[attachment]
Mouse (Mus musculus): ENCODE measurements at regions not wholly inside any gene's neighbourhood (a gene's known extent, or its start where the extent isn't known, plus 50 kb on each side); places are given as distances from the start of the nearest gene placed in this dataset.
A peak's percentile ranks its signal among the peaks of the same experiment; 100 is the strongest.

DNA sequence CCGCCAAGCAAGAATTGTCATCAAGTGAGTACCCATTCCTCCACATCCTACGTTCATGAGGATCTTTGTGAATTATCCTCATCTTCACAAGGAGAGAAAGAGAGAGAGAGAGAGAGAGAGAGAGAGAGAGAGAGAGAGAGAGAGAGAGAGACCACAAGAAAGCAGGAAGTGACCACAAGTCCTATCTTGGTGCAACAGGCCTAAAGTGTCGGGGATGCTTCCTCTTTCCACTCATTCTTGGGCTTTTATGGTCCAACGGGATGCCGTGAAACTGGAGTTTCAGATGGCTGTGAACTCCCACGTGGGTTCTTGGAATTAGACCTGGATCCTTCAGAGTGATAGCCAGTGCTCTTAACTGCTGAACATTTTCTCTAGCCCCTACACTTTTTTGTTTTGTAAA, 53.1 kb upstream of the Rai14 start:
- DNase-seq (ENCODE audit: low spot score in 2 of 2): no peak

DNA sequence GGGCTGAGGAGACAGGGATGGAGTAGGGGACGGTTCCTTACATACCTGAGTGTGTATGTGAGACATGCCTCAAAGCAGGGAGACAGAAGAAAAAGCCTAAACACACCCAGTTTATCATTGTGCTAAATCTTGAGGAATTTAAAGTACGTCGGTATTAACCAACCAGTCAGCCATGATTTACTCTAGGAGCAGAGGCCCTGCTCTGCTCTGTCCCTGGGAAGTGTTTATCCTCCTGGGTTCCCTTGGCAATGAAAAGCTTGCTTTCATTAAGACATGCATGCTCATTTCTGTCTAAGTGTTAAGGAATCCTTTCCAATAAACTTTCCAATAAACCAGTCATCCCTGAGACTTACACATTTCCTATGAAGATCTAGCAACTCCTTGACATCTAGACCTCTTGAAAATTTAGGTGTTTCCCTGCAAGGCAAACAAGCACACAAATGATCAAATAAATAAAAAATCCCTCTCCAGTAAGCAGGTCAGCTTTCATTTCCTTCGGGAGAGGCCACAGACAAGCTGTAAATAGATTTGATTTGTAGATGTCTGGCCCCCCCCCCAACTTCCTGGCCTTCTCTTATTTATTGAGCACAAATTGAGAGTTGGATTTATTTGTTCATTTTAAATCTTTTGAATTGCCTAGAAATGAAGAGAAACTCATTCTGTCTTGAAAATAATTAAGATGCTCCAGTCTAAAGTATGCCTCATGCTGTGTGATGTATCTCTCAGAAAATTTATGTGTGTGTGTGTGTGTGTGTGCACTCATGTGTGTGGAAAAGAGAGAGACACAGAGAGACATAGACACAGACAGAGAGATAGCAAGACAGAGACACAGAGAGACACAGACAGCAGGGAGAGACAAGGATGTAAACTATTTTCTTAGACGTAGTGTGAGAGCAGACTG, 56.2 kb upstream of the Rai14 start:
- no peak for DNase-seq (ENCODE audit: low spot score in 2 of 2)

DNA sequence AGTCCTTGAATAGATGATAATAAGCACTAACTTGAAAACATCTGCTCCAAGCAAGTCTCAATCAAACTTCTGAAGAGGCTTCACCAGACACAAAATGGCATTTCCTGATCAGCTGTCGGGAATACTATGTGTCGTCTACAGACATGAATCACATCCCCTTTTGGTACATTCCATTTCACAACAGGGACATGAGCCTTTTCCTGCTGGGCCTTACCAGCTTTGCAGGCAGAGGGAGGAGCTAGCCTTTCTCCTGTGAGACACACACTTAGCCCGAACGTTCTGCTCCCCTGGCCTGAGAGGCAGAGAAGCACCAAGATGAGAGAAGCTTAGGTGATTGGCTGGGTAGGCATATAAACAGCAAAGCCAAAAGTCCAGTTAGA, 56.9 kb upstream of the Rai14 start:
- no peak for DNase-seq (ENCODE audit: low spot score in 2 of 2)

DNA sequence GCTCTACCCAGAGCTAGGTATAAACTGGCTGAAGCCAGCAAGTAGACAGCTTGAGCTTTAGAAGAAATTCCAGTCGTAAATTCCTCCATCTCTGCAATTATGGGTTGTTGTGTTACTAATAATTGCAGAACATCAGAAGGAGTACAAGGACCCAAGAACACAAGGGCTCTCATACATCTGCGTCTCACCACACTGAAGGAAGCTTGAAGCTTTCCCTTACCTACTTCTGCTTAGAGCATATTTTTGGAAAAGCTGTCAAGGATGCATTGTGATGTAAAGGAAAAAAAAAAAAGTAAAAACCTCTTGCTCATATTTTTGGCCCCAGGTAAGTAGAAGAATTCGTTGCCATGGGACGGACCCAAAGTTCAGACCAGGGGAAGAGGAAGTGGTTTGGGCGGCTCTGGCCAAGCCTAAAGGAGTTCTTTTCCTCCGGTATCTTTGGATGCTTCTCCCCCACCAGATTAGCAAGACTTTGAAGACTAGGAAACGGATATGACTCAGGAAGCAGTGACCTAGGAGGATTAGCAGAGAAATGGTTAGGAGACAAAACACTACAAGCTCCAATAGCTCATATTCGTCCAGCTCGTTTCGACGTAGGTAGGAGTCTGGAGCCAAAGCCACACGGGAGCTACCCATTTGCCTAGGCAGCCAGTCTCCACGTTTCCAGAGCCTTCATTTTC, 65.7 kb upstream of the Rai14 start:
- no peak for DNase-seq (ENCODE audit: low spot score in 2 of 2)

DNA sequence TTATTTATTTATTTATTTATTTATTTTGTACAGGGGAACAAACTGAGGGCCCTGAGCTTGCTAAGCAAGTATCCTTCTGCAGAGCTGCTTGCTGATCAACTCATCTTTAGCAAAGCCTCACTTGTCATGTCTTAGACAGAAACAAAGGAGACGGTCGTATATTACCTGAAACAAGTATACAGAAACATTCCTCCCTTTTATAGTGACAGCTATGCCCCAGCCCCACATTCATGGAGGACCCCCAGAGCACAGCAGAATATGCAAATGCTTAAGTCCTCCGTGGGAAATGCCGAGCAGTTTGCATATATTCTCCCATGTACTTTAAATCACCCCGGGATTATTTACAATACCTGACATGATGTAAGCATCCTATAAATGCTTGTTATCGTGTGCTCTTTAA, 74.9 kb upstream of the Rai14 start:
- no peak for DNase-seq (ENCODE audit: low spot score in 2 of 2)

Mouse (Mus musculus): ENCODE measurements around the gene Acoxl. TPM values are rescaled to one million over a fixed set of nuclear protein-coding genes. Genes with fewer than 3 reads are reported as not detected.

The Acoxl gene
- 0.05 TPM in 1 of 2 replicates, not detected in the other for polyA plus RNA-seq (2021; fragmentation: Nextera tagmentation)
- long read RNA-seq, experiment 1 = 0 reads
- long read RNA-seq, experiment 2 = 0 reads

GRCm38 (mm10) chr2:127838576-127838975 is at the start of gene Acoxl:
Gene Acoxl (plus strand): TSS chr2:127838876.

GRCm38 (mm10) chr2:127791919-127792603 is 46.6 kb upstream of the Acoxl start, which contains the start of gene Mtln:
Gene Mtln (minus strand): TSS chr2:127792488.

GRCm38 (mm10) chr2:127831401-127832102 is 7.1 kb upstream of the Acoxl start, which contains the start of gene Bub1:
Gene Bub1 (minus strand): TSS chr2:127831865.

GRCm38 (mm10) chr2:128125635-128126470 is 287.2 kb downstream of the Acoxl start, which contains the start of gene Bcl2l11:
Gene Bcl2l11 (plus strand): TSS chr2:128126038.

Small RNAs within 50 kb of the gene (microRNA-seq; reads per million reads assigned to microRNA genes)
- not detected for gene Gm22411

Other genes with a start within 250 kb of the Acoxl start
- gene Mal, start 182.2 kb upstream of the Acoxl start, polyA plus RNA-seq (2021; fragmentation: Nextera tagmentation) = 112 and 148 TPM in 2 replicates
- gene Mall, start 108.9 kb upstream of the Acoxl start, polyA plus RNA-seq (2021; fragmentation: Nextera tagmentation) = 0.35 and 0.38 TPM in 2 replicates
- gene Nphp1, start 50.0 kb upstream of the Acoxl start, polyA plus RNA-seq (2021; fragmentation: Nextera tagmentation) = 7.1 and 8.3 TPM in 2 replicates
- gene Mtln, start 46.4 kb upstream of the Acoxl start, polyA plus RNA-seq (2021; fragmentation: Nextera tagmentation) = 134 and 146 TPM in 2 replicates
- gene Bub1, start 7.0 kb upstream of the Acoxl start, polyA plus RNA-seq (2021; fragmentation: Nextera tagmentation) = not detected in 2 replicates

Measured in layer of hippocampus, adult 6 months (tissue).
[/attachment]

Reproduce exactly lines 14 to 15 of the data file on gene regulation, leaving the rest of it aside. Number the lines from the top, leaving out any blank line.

The Acoxl gene
- 0.05 TPM in 1 of 2 replicates, not detected in the other for polyA plus RNA-seq (2021; fragmentation: Nextera tagmentation)